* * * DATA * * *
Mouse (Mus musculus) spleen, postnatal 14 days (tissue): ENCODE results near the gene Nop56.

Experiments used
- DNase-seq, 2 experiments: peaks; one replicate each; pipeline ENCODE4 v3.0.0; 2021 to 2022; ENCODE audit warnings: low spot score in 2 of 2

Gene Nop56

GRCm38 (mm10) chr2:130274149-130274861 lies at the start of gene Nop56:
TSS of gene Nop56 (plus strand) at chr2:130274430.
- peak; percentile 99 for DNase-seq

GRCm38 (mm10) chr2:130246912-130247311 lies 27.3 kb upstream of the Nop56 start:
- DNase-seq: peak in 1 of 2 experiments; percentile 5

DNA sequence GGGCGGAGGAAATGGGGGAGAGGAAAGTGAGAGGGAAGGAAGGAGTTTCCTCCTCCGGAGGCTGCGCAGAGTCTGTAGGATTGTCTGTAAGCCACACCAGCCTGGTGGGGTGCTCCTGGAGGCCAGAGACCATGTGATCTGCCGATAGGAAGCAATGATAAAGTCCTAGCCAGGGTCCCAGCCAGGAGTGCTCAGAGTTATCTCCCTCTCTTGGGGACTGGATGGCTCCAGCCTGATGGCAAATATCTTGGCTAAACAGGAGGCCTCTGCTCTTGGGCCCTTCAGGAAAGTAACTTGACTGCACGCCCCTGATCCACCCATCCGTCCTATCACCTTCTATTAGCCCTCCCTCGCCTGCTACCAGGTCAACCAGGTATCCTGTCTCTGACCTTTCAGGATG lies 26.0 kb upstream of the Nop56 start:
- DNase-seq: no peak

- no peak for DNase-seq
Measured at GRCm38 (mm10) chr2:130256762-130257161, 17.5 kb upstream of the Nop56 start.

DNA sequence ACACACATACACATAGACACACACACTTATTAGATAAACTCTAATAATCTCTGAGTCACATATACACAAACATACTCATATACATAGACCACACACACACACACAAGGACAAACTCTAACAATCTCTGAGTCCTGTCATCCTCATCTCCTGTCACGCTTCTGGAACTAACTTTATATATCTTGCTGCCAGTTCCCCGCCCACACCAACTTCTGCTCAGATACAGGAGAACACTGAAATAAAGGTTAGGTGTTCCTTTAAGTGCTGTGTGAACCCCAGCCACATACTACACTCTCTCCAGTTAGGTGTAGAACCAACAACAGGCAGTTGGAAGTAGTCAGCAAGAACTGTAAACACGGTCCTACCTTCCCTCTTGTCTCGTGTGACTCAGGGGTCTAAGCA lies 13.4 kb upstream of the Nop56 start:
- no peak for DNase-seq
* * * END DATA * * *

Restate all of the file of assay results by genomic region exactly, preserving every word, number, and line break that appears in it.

Mouse (Mus musculus) spleen, postnatal 14 days (tissue): ENCODE results near the gene Nop56.

Experiments used
- DNase-seq, 2 experiments: peaks; one replicate each; pipeline ENCODE4 v3.0.0; 2021 to 2022; ENCODE audit warnings: low spot score in 2 of 2

Gene Nop56

GRCm38 (mm10) chr2:130274149-130274861 lies at the start of gene Nop56:
TSS of gene Nop56 (plus strand) at chr2:130274430.
- peak; percentile 99 for DNase-seq

GRCm38 (mm10) chr2:130246912-130247311 lies 27.3 kb upstream of the Nop56 start:
- DNase-seq: peak in 1 of 2 experiments; percentile 5

DNA sequence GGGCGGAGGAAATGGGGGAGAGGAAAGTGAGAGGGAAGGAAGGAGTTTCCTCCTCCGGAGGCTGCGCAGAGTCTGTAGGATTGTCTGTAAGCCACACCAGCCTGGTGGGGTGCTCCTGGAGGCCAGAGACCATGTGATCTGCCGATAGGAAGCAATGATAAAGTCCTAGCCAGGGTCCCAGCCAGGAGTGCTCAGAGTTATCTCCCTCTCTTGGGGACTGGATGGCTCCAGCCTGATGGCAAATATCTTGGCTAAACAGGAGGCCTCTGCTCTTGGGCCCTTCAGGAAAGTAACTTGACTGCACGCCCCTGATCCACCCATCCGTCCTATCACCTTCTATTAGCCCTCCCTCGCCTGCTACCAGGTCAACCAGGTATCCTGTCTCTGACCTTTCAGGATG lies 26.0 kb upstream of the Nop56 start:
- DNase-seq: no peak

- no peak for DNase-seq
Measured at GRCm38 (mm10) chr2:130256762-130257161, 17.5 kb upstream of the Nop56 start.

DNA sequence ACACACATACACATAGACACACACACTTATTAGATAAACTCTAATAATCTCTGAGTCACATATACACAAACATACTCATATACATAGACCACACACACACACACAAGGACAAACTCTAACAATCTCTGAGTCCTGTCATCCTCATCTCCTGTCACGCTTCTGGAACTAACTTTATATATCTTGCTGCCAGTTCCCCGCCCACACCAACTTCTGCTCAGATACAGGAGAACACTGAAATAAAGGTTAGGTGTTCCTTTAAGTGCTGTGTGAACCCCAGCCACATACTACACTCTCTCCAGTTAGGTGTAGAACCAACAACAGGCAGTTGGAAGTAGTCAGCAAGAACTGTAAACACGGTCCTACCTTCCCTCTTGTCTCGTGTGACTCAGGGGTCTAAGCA lies 13.4 kb upstream of the Nop56 start:
- no peak for DNase-seq